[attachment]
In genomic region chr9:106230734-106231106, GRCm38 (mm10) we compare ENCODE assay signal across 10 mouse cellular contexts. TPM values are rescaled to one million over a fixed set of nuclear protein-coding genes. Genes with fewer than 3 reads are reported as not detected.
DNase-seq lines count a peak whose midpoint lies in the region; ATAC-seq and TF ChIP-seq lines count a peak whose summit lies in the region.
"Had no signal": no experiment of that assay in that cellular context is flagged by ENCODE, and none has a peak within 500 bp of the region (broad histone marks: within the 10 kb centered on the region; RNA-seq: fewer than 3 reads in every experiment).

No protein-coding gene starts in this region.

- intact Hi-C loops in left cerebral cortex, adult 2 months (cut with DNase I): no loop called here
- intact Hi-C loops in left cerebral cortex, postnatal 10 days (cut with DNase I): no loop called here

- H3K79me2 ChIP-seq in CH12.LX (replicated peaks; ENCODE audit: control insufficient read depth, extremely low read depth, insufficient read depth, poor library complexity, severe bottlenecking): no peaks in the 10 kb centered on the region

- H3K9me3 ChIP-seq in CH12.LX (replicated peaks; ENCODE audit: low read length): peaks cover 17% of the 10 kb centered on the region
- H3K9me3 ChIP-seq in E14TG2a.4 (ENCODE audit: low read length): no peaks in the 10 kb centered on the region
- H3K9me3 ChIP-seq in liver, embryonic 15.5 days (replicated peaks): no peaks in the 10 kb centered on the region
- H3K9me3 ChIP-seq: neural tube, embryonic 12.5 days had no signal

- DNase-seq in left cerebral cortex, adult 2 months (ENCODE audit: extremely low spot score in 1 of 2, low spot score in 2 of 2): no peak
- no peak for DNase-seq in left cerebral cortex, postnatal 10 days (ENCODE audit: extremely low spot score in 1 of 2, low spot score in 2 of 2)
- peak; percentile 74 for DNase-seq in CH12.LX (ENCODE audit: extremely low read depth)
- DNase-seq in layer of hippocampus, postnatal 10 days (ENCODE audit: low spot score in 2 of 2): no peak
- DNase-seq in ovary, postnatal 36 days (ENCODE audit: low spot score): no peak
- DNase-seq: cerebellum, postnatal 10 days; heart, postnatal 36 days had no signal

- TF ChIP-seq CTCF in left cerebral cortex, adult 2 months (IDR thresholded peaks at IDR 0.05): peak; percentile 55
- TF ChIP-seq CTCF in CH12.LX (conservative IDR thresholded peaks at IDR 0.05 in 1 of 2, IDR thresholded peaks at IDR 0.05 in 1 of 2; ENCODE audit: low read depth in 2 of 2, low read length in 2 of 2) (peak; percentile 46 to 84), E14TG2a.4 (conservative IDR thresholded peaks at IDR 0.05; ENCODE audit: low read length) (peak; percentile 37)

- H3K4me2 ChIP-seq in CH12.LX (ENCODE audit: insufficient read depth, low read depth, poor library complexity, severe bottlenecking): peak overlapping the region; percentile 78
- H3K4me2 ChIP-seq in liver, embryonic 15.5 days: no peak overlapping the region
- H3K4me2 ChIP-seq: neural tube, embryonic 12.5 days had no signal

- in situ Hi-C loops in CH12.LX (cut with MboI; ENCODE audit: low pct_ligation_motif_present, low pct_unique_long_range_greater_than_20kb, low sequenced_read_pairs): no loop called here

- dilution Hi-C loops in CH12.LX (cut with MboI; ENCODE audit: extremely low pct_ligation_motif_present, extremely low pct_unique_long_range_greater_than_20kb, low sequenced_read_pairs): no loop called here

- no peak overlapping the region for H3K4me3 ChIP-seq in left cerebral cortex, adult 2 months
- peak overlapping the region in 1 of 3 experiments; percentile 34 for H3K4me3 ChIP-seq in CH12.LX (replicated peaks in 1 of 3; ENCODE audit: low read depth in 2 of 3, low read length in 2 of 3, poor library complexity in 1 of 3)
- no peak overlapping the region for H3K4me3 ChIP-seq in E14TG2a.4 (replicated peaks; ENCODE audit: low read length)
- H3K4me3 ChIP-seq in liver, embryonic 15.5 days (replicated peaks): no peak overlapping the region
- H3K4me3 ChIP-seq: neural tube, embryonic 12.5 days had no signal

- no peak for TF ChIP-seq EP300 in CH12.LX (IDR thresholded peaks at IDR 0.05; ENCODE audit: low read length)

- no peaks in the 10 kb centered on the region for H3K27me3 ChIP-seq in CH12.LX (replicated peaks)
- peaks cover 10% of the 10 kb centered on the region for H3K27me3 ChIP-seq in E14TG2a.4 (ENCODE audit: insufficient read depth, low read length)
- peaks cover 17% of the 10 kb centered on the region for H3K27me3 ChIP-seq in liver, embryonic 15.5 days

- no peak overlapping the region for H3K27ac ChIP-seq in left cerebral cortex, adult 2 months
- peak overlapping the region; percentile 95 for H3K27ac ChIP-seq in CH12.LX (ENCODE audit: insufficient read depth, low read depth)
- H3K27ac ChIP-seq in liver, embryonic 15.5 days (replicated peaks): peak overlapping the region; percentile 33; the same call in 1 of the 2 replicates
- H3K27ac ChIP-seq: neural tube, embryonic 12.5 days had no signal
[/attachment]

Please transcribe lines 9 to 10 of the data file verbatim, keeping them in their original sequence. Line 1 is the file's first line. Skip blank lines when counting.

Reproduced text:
- H3K9me3 ChIP-seq in E14TG2a.4 (ENCODE audit: low read length): no peaks in the 10 kb centered on the region
- H3K9me3 ChIP-seq in liver, embryonic 15.5 days (replicated peaks): no peaks in the 10 kb centered on the region